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Should corporate transparency extend to political donations?

Why do some companies refuse to make political donations; others make such contributions and disclose them; and still others  — most likely the greatest number — make the contributions anonymously??

The answer: Transparency — or lack of it. 

On this issue, “transparency” seems to be as open to as much interpretation as “truth.”

In the wake of arguably the most “dark money” ever spent on a U.S. national election — and very likely a “dress rehearsal” for the 2016 presidential election — some shareholder groups are addressing the issue. For example: Oxfam: “The lack of transparency in corporate [political] donations continues the perception that the political game is rigged against ordinary people in favor of organized business interests.”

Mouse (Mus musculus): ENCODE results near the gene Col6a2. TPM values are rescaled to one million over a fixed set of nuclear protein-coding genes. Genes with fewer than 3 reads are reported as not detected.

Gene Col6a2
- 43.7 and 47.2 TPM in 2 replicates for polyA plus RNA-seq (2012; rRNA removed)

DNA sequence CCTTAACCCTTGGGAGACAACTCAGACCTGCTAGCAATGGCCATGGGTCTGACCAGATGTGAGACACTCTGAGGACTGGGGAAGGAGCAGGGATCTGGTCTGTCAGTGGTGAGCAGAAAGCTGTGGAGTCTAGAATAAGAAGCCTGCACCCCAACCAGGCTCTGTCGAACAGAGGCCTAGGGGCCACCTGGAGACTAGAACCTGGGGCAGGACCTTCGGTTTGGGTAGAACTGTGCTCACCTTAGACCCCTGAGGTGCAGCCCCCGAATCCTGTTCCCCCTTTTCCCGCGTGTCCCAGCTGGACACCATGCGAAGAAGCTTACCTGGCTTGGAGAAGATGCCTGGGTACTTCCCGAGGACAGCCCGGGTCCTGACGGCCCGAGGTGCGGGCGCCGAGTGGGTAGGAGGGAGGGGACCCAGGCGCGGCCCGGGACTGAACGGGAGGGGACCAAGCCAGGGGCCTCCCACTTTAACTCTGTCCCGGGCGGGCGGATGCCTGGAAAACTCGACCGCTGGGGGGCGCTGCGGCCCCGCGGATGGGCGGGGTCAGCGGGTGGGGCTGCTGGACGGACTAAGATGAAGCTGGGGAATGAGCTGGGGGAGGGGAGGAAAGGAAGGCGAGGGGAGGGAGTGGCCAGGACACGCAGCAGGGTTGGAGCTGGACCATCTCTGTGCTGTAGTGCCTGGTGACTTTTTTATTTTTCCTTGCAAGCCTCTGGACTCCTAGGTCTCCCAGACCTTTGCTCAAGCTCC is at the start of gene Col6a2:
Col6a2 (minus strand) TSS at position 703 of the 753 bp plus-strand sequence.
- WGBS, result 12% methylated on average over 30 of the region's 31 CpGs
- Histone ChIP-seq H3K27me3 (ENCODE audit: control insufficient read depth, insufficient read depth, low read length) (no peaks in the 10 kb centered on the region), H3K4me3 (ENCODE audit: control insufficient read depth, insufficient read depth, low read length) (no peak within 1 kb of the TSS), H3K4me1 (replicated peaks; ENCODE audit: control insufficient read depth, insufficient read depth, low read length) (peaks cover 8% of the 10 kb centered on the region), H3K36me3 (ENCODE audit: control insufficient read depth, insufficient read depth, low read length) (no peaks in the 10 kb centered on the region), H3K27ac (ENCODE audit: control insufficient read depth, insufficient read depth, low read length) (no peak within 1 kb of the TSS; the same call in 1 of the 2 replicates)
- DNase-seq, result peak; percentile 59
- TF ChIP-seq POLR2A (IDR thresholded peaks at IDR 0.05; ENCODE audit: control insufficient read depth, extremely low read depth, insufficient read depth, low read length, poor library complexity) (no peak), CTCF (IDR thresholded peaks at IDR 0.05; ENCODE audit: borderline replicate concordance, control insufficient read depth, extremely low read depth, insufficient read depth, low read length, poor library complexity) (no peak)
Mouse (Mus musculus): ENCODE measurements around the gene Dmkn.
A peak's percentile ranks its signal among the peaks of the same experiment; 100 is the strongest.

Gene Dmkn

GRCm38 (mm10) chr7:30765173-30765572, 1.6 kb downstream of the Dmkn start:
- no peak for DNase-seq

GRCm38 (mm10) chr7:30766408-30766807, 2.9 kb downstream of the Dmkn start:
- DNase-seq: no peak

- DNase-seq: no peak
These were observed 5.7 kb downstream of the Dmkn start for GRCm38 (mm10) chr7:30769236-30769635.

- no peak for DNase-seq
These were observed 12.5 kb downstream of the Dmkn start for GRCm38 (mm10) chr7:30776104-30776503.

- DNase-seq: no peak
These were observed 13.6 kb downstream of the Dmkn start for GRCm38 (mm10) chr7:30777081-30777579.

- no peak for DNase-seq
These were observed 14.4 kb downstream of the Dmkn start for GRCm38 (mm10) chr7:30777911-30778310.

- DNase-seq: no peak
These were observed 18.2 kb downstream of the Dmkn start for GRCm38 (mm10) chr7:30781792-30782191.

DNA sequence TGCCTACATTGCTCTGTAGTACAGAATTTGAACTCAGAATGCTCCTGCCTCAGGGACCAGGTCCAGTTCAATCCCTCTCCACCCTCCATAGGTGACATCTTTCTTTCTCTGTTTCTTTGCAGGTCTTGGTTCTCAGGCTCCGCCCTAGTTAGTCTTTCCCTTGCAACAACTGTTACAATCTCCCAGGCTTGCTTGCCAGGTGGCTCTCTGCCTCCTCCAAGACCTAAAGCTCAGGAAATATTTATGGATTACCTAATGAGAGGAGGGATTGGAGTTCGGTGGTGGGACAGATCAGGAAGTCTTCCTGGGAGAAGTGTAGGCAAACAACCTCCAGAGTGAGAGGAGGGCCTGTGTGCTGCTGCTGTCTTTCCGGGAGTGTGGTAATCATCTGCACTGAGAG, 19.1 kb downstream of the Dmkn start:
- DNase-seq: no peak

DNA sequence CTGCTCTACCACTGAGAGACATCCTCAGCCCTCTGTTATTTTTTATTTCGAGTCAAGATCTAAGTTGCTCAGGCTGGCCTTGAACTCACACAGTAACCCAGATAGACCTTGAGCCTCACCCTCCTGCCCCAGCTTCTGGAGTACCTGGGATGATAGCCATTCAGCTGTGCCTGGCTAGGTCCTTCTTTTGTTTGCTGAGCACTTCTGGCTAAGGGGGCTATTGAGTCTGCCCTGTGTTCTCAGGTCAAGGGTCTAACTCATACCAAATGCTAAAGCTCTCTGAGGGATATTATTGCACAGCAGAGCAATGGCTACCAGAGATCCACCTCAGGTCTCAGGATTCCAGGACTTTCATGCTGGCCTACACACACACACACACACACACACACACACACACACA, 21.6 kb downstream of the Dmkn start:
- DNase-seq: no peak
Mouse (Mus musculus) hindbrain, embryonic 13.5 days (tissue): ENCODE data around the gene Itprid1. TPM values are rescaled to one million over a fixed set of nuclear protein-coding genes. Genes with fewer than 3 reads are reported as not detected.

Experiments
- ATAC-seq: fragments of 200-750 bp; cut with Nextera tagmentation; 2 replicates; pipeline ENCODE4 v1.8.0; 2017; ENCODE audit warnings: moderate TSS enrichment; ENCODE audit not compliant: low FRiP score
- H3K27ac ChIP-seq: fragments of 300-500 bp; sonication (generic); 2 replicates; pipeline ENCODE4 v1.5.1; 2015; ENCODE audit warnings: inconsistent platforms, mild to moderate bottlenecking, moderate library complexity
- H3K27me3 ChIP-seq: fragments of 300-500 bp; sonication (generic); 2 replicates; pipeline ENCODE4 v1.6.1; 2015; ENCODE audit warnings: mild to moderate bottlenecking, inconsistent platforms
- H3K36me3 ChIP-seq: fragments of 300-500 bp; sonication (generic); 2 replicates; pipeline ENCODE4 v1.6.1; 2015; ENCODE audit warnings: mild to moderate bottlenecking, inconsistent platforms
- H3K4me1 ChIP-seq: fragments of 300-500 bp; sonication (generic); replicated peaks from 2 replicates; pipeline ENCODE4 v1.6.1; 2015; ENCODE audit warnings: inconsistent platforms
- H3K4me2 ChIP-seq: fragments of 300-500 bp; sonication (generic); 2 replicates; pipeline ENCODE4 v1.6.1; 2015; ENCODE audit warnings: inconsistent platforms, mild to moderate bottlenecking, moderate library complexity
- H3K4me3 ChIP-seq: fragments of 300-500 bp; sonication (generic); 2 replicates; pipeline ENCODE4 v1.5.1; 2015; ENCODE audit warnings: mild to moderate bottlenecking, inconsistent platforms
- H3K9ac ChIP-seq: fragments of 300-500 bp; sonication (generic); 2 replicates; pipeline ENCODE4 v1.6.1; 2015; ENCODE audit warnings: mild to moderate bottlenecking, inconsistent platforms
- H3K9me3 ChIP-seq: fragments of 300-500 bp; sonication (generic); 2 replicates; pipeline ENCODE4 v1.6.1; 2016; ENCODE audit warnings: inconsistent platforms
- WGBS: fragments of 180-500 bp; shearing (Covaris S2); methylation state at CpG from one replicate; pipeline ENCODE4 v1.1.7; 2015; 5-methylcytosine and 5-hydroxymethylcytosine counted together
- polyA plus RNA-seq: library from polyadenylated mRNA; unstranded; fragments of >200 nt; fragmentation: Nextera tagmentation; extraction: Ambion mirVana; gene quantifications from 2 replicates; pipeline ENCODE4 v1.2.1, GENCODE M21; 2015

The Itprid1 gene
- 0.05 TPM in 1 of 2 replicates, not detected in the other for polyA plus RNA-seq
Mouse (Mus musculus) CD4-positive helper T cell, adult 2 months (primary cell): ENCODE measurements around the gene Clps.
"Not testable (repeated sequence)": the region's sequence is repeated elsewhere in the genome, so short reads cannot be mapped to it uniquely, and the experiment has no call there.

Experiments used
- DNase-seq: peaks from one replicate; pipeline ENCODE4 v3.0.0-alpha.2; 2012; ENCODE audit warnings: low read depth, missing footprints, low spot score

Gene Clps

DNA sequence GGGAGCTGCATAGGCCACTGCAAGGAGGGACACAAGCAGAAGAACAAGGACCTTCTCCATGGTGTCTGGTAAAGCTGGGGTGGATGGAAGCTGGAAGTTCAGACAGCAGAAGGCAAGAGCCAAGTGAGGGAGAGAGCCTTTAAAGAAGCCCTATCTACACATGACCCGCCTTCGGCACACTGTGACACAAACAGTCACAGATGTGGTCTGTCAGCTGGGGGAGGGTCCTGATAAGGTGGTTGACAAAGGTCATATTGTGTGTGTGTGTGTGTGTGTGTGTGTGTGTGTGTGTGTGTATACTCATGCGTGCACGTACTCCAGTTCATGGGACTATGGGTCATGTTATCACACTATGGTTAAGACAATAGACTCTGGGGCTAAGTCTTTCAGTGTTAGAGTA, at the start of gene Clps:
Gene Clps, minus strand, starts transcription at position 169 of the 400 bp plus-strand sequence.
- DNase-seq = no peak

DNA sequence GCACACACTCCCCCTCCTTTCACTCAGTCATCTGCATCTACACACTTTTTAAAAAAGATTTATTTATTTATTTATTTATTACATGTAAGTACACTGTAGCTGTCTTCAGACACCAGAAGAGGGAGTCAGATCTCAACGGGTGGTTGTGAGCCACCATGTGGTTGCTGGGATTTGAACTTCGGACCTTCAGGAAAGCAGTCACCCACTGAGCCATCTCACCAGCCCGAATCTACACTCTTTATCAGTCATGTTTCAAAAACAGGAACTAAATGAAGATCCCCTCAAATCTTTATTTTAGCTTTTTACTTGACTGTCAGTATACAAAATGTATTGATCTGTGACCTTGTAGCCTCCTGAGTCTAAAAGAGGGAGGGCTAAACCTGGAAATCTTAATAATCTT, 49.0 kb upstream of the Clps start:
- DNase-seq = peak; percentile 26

To be fair, undisclosed corporate political contributions are but a fraction of the vast and growing  pot of anonymous political contributions. In the run-up to this month’s election,The Center for Responsive Politics estimated that about $250 million was earmarked by a wide variety of groups set up for anonymous political contributions.

The U.S. Security and Exchange Commission, responsible for guarding investors’ right to know how corporate executives spend shareholder money, has chosen not to pursue this aspect of its responsibilities.

Under these circumstances, we’d better hold on for a wild spending ride in U.S. 2016 political spending.